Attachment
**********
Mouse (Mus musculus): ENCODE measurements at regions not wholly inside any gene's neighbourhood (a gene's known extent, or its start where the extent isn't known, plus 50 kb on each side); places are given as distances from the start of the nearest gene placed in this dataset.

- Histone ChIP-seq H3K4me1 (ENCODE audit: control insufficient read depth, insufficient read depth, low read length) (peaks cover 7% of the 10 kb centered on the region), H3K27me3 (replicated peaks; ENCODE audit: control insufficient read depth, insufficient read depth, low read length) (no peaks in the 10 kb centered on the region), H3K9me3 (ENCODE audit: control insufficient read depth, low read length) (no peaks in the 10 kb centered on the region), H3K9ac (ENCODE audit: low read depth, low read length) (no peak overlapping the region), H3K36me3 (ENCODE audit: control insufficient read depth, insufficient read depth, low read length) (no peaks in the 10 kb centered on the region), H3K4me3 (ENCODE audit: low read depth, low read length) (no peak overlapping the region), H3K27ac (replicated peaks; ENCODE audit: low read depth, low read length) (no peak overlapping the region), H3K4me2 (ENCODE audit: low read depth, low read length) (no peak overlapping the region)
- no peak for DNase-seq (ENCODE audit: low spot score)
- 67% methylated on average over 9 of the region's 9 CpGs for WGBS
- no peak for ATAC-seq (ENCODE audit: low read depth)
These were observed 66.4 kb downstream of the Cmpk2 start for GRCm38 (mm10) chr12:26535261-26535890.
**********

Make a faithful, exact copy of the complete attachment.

Mouse (Mus musculus): ENCODE measurements at regions not wholly inside any gene's neighbourhood (a gene's known extent, or its start where the extent isn't known, plus 50 kb on each side); places are given as distances from the start of the nearest gene placed in this dataset.

- Histone ChIP-seq H3K4me1 (ENCODE audit: control insufficient read depth, insufficient read depth, low read length) (peaks cover 7% of the 10 kb centered on the region), H3K27me3 (replicated peaks; ENCODE audit: control insufficient read depth, insufficient read depth, low read length) (no peaks in the 10 kb centered on the region), H3K9me3 (ENCODE audit: control insufficient read depth, low read length) (no peaks in the 10 kb centered on the region), H3K9ac (ENCODE audit: low read depth, low read length) (no peak overlapping the region), H3K36me3 (ENCODE audit: control insufficient read depth, insufficient read depth, low read length) (no peaks in the 10 kb centered on the region), H3K4me3 (ENCODE audit: low read depth, low read length) (no peak overlapping the region), H3K27ac (replicated peaks; ENCODE audit: low read depth, low read length) (no peak overlapping the region), H3K4me2 (ENCODE audit: low read depth, low read length) (no peak overlapping the region)
- no peak for DNase-seq (ENCODE audit: low spot score)
- 67% methylated on average over 9 of the region's 9 CpGs for WGBS
- no peak for ATAC-seq (ENCODE audit: low read depth)
These were observed 66.4 kb downstream of the Cmpk2 start for GRCm38 (mm10) chr12:26535261-26535890.